JFK VS. NIXON IN 1960: WHY THAT POLITICAL CAMPAIGN WAS “THRILLING”

In the year 1960 on September 26, a debate or political campaign that changed the political perception in whole world was held between vice president Richard M. Nixon and a senator John F. Kennedy. This debate was the first televised presidential debate. In this powerful debate between Nixon and Kennedy, the TV played an important role and people were able to view elections from their living rooms. Around 70 million people in the country watched the debate live on their TVs. This live event also offered a chance for common people in America to see the real presidential candidates as their possible leaders.

Nixon was the favourite candidate of people who was expected to win the election as he was the vice president for eight years. He introduced his art of speech on Television on his Checkers speech in 1952 where he addressed to show up slush-fund allegations on TV and protected his position of Vice Presidential by talking about his pet dog Checkers. Kennedy was the vigorous young senator from Massachusetts who ran a planned initial campaign to beat his rival, Senator Lyndon Johnson.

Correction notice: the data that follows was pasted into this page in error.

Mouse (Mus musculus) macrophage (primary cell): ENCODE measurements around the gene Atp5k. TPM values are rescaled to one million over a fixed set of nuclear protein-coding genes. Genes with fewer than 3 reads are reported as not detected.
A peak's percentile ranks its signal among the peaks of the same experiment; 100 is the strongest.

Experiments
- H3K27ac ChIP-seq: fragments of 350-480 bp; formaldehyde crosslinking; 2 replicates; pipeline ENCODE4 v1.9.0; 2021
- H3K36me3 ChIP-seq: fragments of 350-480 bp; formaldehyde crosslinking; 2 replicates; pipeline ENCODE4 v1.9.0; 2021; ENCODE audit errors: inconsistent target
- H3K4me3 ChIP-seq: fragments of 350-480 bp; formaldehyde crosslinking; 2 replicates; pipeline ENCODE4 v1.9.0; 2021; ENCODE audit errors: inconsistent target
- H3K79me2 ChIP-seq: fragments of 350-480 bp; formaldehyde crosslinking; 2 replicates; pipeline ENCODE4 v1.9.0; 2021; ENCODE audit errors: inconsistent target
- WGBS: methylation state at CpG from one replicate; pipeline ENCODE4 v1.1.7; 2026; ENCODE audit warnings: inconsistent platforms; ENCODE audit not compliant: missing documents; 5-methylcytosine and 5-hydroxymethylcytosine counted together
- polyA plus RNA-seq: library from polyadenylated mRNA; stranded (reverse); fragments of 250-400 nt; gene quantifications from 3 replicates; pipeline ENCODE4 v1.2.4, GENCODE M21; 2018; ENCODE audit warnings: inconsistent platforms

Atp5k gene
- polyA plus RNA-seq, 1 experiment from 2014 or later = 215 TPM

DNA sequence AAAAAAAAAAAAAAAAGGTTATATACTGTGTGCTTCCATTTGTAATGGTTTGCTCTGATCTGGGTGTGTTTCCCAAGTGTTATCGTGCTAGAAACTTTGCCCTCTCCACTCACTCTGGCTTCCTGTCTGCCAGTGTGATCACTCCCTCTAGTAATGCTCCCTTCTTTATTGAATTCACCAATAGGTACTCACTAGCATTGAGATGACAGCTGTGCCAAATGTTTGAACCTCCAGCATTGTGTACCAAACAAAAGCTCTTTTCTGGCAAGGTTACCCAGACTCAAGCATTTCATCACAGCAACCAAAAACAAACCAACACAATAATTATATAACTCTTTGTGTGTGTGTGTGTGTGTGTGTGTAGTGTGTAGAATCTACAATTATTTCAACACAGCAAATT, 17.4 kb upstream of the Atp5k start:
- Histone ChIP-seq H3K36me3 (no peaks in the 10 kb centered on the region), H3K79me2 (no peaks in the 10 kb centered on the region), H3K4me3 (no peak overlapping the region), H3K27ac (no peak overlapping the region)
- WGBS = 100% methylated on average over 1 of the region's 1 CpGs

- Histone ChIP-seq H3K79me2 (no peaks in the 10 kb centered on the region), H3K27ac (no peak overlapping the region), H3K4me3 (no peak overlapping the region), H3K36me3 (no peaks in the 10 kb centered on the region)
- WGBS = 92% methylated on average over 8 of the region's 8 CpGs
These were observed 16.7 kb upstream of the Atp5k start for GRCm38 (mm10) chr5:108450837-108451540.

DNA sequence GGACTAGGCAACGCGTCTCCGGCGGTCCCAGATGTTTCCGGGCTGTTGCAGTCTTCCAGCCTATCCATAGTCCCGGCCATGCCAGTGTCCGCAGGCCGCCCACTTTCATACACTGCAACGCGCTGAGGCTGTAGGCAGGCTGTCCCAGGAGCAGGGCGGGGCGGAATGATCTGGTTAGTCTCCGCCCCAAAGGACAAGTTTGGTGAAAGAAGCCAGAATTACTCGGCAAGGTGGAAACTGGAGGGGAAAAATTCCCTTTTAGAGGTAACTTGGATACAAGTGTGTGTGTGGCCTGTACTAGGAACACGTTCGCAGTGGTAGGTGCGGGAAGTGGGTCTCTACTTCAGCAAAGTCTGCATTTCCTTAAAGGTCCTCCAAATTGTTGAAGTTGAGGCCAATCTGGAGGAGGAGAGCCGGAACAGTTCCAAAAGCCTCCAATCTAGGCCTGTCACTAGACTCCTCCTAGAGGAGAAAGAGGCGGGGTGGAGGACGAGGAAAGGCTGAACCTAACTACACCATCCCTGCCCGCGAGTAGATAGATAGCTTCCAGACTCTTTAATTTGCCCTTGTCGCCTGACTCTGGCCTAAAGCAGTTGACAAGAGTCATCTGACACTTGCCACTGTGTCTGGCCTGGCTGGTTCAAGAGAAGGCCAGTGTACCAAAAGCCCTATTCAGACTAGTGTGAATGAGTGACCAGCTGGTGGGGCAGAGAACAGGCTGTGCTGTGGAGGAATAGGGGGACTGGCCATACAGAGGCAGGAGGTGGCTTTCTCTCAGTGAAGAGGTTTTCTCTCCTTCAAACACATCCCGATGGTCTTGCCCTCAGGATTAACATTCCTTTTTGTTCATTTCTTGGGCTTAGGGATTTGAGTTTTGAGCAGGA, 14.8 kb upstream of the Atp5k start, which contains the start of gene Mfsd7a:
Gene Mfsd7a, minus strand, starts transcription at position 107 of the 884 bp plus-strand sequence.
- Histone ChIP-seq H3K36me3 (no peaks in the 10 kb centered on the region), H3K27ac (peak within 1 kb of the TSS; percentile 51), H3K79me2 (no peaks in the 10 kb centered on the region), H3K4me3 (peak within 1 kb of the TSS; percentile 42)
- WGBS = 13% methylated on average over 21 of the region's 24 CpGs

The debate happened in Chicago and CBS assigned Don Hewitt, a 38 year old producer to handle the event. Hewitt invited both the candidates for a pre-production meeting but only Kennedy accepted it. When Nixon came for the event he seemed ill due to the knee problem. He also re-injured his knee while entering in TV station. However, he decided to go ahead with the debate.

As a result, Kennedy was looking energetic and prepared on TV, while Nixon seemed tired. Before the debate started, Nixon was leading by six percent votes in polls. However the outcome next day was that Kennedy defeated the vice president with narrowest margins in history.